As a new paper confirms the presence of thousands of “unknown” viruses in raw sewage, it brings to mind something we already knew – that although there are a lot of “unknown” viruses out there, most of them are tailed bacteriophages, blown apart, reshuffled and reassembled:
Raw Sewage Harbors Diverse Viral Populations. mBio 2 (5) e00180-11 4 October 2011 doi: 10.1128/mBio.00180-11
At this time, about 3,000 different viruses are recognized, but metagenomic studies suggest that these viruses are a small fraction of the viruses that exist in nature. We have explored viral diversity by deep sequencing nucleic acids obtained from virion populations enriched from raw sewage. We identified 234 known viruses, including 17 that infect humans. Plant, insect, and algal viruses as well as bacteriophages were also present. These viruses represented 26 taxonomic families and included viruses with single-stranded DNA (ssDNA), double-stranded DNA (dsDNA), positive-sense ssRNA [ssRNA(+)], and dsRNA genomes. Novel viruses that could be placed in specific taxa represented 51 different families, making untreated wastewater the most diverse viral metagenome (genetic material recovered directly from environmental samples) examined thus far. However, the vast majority of sequence reads bore little or no sequence relation to known viruses and thus could not be placed into specific taxa. These results show that the vast majority of the viruses on Earth have not yet been characterized. Untreated wastewater provides a rich matrix for identifying novel viruses and for studying virus diversity.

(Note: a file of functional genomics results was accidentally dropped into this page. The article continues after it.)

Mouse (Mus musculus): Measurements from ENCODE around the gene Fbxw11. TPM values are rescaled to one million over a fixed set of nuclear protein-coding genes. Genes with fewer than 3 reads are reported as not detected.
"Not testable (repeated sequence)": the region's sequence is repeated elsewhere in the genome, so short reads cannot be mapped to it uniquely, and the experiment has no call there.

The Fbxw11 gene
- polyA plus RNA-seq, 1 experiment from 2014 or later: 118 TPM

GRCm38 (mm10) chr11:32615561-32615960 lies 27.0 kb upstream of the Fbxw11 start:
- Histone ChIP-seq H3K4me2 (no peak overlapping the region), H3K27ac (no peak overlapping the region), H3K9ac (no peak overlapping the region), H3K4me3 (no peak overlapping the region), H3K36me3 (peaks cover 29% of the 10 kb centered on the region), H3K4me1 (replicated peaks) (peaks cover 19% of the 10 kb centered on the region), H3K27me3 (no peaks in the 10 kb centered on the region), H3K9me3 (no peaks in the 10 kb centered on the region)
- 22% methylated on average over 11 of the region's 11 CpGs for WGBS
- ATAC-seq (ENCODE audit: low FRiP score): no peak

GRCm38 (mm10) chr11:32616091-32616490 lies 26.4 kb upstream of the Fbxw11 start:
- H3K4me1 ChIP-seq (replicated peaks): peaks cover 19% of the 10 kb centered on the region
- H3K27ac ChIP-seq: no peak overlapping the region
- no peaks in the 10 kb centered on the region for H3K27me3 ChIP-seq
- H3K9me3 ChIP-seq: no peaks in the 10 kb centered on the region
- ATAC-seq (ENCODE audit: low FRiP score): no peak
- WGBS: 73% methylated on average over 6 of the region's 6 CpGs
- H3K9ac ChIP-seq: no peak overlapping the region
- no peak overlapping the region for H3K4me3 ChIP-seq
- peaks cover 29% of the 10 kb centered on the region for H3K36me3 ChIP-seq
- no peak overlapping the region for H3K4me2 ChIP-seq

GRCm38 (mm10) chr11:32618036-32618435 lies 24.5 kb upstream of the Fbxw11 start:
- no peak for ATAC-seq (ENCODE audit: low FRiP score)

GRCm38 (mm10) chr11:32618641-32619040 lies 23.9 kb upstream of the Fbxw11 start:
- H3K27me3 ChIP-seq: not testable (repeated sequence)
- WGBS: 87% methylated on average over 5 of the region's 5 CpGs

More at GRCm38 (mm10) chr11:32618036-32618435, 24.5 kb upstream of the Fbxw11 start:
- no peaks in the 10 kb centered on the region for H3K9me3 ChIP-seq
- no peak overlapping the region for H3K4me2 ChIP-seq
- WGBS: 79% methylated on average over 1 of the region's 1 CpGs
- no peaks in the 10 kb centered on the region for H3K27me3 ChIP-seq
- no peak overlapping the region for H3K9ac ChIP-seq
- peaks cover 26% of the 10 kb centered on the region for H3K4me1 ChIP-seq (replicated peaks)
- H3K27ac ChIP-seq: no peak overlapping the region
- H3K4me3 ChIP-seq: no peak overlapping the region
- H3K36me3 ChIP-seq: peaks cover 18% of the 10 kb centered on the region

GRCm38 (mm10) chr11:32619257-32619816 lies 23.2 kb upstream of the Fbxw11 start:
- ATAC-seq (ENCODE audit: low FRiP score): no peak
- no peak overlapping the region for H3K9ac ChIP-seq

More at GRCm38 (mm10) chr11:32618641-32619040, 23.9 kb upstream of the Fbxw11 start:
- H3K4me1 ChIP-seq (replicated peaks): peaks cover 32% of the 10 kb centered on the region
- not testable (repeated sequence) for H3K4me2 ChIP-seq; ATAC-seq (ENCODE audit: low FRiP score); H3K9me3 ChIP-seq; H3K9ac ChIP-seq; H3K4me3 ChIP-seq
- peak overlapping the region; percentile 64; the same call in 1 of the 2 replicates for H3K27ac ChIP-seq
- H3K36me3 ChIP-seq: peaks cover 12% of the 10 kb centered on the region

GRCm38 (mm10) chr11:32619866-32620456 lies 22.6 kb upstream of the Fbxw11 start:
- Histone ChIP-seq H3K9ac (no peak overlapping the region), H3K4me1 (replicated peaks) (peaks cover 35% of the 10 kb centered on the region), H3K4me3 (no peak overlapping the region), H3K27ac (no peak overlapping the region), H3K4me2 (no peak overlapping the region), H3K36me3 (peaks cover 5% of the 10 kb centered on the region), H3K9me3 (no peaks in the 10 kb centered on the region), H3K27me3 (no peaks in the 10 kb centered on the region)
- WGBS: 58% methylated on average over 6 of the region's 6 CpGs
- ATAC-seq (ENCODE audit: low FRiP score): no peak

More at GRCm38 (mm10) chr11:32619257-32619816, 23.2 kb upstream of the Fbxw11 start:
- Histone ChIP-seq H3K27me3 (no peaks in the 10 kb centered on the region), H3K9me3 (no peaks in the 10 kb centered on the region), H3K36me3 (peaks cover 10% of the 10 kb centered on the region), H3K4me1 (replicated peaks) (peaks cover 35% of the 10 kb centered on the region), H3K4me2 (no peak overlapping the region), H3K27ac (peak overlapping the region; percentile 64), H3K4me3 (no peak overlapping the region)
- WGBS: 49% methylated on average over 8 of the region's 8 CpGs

Analysis of the virus population present in equine faeces indicates the presence of hundreds of uncharacterized virus genomes. (2005) Virus Genes. 30(2): 151-156
Virus DNA was isolated from horse faeces and cloned in a sequence-independent fashion. 268 clones were sequenced and 178140 nucleotides of sequence obtained. Statistical analysis suggests the library contains 17560 distinct clones derived from up to 233 different virus genomes. TBLASTX analysis showed that 32% of the clones had significant identity to GenBank entries. Of these 63% were viral; 20% bacterial; 7% archaeal; 6% eukarya; and 5% were related to mobile genetic elements. Fifty-two percent of the virus identities were with Siphoviridae; 26% unclassified phages; 17% Myoviridae; 4% Podoviridae; and one clone (2%) was a vertebrate Orthopoxvirus. Genes coding for predicted virus structural proteins, proteases, glycosidases and nucleic acid-binding proteins were common.